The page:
Consumer advocates and cynical runners have long speculated on its existence, and now scientists have confirmed it: RunnersWorld.com does indeed include language explaining that it may earn a commission on the products its editors promote on the site.
The text, in a size previously thought to be smaller than possible using modern typeface technology, appears in the footer of the website—just above a line of links at the very bottom of the page and well below the page’s content, reader comments, ads, modules of related articles, and various site navigation links.
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“We are thrilled, to say the least,” said Wayne Newton, Ph.D., a professor of theoretical typography at the University of Las Vegas and leader of the team that made the discovery. “We knew there must be a disclaimer on its website somewhere that would explain Runner’s World’s enthusiasm for promoting shoes, gear, and other consumables online. And now we have found it.”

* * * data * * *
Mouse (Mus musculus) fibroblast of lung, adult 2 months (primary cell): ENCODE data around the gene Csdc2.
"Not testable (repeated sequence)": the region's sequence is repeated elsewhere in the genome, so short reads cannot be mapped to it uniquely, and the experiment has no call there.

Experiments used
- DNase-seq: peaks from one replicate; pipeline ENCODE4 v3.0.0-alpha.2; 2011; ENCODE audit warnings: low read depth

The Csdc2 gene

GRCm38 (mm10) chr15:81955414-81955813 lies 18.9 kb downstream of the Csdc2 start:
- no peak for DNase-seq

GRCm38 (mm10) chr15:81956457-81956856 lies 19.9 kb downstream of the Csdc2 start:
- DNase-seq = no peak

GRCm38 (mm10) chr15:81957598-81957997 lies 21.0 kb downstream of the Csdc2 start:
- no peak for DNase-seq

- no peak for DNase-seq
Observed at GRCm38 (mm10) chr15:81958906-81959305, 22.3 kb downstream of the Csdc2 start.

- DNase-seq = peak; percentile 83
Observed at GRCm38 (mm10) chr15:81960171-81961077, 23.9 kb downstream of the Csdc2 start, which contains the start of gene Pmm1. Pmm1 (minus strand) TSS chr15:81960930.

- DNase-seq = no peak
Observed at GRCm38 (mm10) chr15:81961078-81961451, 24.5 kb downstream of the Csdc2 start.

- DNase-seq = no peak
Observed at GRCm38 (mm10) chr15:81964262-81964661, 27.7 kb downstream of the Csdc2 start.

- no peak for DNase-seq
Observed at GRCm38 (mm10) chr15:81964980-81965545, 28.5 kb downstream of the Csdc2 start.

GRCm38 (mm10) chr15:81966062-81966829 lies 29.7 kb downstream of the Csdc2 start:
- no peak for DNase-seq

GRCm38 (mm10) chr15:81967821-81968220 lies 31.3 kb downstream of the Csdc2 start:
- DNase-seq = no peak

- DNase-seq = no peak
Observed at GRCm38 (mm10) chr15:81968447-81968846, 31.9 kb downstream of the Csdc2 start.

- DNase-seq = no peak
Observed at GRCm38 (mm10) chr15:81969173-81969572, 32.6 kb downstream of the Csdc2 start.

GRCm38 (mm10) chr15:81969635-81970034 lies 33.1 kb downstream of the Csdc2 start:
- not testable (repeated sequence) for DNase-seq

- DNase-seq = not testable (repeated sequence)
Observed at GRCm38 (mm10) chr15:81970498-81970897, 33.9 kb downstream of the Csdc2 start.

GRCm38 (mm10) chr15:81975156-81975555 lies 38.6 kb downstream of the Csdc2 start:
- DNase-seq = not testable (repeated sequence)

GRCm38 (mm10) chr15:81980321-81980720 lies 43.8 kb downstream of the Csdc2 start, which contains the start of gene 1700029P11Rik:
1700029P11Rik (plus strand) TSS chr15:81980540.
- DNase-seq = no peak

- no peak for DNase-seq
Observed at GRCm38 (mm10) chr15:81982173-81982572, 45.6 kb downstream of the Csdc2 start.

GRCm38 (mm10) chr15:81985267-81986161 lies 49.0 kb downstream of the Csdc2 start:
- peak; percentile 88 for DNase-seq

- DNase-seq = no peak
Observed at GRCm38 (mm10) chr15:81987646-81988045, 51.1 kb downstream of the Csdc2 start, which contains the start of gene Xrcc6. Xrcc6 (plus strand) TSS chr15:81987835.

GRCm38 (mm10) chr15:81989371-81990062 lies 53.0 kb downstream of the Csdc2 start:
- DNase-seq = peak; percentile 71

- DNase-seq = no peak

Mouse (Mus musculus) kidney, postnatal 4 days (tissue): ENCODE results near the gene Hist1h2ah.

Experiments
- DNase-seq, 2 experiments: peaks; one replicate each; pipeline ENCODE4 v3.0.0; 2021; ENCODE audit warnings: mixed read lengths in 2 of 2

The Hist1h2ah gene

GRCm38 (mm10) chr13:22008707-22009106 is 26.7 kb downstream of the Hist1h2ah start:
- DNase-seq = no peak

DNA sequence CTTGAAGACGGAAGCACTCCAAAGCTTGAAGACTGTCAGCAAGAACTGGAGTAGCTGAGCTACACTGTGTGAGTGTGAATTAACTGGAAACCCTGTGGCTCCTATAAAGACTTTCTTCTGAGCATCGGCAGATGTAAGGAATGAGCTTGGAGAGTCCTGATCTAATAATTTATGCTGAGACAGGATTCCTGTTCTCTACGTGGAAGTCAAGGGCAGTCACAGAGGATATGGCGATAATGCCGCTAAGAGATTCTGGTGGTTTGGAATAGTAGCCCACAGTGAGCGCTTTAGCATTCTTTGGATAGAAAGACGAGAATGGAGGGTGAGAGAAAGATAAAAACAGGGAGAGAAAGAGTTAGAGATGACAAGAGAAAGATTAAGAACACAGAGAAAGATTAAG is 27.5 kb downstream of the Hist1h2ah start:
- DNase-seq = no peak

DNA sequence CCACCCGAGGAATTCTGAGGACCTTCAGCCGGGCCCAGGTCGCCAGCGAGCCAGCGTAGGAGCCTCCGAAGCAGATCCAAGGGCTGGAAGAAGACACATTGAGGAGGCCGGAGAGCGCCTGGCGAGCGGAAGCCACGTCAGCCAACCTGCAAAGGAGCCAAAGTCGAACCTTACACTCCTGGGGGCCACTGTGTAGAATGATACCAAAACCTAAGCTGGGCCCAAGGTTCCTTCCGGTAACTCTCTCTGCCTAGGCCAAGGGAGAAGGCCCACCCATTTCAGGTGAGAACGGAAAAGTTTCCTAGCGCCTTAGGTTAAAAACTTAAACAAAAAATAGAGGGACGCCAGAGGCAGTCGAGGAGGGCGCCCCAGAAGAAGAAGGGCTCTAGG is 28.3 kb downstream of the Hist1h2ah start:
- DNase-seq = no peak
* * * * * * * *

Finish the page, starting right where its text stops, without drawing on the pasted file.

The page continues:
Newton described the discovery, which his team made with the help of powerful electron microscopes, as “extremely satisfying.” However, he said, attempts to measure the disclaimer’s type size were less successful.
“Our instruments are highly sophisticated,” said Newton, “but this type size is so minuscule, even we could not measure it.”
Among runners and readers of Runner’s World content, the discovery seemed to generate less excitement.
“What’s an affiliate?” asked Rebecca Parton, a runner who regularly visits RunnersWorld.com. “Is that like a paywall?”